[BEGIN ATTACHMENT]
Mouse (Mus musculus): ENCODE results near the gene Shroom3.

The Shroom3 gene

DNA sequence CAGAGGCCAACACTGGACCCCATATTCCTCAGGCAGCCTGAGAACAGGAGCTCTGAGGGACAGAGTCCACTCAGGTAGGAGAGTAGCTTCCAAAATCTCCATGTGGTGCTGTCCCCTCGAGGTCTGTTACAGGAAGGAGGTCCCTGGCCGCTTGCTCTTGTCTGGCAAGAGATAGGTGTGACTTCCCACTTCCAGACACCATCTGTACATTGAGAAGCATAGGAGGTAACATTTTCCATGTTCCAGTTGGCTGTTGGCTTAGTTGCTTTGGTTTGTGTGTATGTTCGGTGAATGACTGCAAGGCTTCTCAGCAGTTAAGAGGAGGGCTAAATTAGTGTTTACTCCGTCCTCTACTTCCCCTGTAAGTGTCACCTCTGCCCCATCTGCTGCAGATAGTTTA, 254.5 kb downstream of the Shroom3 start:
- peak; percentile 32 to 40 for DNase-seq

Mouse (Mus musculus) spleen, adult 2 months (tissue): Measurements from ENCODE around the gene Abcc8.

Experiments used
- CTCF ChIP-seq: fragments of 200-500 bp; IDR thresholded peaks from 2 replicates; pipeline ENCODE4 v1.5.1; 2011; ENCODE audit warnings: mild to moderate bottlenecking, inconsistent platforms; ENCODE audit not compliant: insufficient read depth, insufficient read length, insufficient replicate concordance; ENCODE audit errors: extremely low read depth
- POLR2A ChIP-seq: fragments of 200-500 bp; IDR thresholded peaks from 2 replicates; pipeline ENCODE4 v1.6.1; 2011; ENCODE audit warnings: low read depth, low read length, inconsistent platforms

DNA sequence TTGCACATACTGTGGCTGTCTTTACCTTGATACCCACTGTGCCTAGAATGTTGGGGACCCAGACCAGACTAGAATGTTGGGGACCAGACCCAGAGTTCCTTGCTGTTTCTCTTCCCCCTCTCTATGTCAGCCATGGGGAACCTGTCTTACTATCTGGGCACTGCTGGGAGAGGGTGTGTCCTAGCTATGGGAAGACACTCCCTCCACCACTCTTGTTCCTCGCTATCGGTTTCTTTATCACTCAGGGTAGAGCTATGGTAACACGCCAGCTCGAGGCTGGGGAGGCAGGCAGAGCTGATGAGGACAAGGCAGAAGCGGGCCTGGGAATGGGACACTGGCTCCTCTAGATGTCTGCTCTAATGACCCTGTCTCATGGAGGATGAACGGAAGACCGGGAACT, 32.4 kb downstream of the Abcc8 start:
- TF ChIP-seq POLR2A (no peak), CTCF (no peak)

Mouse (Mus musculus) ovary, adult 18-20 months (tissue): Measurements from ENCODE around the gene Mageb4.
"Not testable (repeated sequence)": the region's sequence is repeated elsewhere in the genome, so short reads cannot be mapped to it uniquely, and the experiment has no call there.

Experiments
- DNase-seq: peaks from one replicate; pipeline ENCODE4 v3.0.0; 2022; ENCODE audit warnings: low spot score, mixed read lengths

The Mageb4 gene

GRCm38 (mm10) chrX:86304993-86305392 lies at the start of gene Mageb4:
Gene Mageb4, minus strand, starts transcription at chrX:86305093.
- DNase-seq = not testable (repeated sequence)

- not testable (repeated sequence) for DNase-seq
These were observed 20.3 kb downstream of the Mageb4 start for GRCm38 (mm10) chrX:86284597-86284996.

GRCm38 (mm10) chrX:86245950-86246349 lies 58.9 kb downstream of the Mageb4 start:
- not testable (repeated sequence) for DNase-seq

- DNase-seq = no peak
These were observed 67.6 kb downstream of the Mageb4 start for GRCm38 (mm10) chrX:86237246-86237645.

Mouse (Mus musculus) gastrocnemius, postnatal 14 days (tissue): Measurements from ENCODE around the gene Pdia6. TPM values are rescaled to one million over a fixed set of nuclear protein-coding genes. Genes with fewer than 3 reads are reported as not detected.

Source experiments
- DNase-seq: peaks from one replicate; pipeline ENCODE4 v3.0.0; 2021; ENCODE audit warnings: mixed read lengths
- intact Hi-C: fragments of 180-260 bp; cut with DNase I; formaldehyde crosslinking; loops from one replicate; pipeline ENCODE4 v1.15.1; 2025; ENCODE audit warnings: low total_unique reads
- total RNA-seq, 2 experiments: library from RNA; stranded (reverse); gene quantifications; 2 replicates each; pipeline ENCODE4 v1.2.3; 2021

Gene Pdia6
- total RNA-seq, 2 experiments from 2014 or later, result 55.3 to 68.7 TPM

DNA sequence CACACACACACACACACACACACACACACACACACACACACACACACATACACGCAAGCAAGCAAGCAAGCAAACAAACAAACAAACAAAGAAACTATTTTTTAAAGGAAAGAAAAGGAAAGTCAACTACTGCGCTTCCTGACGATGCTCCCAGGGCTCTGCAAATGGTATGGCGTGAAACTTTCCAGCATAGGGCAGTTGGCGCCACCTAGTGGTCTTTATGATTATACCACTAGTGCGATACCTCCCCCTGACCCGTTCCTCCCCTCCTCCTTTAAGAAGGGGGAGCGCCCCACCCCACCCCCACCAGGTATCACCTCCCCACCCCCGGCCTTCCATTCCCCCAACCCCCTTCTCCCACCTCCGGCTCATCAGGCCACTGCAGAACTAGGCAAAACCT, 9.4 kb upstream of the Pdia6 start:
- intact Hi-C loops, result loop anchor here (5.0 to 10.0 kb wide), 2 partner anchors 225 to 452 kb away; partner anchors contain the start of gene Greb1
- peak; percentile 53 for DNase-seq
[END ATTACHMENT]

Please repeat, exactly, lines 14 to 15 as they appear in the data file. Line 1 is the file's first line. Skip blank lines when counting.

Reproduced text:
- DNase-seq: peaks from one replicate; pipeline ENCODE4 v3.0.0; 2022; ENCODE audit warnings: low spot score, mixed read lengths

The Mageb4 gene